Set the Night on Fire
Laura Trentham’s world of Cottonbloom is one of my current favorites in contemporary romance. It’s a fictional town, half in Mississippi and half in Louisiana, and there’s a vast socioeconomic difference between the two halves, as well as an overlapping history between its citizens. Set the Night on Fire is the sixth work set in this world, and I certainly hope it’s not the last.
Mack Abbott loves his life… sort of. He loves working at the garage he owns with his brothers, and he loves living in Cottonbloom. What he doesn’t love is that his brother Ford has sold his share of their garage to a stranger and has since disappeared. Mack loves it even less when he discovers Ford sold the shares to Ella Boudreaux.
Ella has finally left her degenerate, yet well-connected husband and is striking out on her own. Even though her husband has been taking credit for all their real estate success, Ella is the true brains behind the operation and intends to set up proper shop in Cottonbloom. Buying Ford Abbott’s shares of the garage, therefore, is just the beginning. What she can’t get Mack to believe, however, is that she doesn’t want to change anything about the garage, except their accounting software.
The two spar until they make out, because that’s how it works in an enemies-to-lovers tale, and are making their way towards a productive relationship when the degenerate ex shows back up. This is where I insert trigger warnings for domestic violence, because Ella’s ex-husband is bad news. To unpack anything else tips a little too much into spoilers, so I’ll leave Ella’s story there.
Mack’s story, when he’s not busy falling for Ella, is about his absentee mama. The four Abbott boys were raised by their father after their mother split town, and her absence is the seething wound in this family and is something that Mack, in particular, must resolve before he can move forward with Ella. When that need combines with a lead on Ford’s location, a story that’s been building for three books enters a new phase and I was so very glad that Ms. Trentham took her time with it.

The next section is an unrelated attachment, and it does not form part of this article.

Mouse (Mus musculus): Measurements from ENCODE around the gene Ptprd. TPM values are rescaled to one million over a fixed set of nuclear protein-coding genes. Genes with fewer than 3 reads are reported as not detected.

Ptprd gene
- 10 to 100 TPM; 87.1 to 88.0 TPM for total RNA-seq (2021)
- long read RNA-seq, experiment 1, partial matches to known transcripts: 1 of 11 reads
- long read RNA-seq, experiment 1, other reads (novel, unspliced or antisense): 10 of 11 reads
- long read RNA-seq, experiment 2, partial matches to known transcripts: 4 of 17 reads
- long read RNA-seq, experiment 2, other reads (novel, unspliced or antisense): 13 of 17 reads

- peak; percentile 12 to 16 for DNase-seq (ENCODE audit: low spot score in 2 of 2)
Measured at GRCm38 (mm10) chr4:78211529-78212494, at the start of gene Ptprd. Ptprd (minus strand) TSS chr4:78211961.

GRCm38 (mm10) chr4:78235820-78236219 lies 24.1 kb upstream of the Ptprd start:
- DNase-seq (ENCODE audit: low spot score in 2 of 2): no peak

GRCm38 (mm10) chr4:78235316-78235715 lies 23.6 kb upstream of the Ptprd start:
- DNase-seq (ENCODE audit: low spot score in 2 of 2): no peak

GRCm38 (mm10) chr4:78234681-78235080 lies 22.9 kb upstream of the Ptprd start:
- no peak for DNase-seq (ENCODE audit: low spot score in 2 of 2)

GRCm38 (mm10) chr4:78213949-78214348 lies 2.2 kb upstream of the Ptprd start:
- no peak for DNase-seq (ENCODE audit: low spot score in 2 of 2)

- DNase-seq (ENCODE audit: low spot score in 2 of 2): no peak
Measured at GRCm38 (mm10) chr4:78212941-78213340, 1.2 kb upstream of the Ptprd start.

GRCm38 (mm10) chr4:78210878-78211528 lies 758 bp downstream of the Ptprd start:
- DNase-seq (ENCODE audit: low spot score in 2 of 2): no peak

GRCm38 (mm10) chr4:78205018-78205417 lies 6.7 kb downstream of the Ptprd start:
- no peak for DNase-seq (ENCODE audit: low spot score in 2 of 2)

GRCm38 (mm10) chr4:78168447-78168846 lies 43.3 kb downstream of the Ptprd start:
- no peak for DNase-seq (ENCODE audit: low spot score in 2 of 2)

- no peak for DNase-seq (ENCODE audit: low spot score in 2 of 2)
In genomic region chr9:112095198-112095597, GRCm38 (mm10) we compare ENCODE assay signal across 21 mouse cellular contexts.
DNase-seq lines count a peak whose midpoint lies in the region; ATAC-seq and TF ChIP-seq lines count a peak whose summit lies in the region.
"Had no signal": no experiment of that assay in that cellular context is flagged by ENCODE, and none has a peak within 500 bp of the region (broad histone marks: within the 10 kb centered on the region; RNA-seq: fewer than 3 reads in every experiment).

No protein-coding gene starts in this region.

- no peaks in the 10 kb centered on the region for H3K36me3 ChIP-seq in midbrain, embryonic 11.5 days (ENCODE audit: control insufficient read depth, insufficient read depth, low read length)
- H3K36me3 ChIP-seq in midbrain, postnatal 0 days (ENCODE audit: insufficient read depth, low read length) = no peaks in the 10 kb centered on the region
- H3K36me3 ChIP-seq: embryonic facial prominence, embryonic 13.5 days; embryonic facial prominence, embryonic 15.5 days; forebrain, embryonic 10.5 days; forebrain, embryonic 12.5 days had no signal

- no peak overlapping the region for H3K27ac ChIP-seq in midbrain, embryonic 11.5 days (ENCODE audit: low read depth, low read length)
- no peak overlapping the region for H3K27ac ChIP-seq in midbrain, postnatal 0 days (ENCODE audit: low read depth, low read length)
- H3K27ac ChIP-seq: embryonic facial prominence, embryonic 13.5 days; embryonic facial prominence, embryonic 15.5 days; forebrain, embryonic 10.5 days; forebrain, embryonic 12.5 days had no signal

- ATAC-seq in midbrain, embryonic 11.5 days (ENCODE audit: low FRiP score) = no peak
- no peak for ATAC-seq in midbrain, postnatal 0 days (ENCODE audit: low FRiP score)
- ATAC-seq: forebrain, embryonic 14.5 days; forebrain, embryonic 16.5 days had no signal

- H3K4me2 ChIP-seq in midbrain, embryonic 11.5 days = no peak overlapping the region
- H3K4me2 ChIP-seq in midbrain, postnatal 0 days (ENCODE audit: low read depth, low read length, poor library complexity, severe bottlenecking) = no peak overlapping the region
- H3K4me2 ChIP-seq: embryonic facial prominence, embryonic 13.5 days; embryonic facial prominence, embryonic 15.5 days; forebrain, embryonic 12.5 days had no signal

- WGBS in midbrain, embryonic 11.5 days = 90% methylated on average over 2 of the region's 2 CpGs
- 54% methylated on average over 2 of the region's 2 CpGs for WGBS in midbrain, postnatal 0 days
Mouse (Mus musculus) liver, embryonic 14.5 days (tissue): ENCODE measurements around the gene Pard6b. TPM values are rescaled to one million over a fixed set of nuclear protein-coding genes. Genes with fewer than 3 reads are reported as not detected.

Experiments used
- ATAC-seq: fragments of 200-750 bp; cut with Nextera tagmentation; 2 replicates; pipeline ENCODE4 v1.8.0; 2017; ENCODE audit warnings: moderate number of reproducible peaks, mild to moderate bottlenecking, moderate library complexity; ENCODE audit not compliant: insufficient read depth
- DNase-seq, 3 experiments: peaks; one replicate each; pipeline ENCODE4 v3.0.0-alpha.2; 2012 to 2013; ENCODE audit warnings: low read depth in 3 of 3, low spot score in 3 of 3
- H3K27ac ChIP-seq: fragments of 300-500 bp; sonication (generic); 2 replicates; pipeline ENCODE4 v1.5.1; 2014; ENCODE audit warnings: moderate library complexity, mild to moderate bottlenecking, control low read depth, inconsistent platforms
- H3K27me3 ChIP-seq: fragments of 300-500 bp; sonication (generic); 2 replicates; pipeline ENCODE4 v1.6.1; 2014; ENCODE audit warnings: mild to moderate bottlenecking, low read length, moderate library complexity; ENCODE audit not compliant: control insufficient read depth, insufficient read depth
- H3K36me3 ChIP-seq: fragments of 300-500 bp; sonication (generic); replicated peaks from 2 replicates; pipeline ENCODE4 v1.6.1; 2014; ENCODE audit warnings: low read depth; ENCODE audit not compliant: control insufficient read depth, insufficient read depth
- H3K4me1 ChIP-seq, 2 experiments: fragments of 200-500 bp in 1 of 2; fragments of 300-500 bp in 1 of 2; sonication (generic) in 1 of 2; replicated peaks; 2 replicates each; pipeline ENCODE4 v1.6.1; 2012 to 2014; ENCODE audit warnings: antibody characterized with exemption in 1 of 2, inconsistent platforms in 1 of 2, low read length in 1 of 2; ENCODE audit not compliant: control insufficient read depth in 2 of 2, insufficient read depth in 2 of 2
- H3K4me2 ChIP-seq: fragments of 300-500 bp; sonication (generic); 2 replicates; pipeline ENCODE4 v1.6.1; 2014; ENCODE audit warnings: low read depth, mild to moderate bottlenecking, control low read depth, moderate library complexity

The Cottonbloom books always feel like biographies to me – I have no idea what it’s like to live in the Deep South, but if you told me it was like this, I wouldn’t be surprised. I’m always happy to check in on the folks of the other books, but Ms. Trentham does an incredible job of making each book a stand-alone if necessary. I’d recommend reading them in order, since the first three are about a sibling set and the last three have been as well (are we getting Ford’s story soon, please and thank you?!), but it’s not necessary.
If you’re in the mood for an enemies-to-lovers story with grounded characters who find love in themselves and each other, with a heaping side of sexytimes, then pick up Set the Night On Fire.